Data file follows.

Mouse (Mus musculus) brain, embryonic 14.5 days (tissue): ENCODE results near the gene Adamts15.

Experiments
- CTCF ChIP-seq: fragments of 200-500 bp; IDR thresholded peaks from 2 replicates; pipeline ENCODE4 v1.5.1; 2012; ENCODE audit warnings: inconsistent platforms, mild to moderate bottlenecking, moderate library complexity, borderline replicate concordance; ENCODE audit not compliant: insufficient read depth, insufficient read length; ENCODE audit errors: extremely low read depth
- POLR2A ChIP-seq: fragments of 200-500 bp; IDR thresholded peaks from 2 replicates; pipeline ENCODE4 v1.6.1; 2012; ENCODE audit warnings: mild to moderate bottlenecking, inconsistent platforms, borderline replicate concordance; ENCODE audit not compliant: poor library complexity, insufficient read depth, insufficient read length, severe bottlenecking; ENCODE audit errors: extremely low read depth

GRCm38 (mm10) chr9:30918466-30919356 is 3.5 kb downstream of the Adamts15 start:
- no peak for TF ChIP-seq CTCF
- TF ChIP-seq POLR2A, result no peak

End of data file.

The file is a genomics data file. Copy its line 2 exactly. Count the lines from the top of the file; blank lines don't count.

Experiments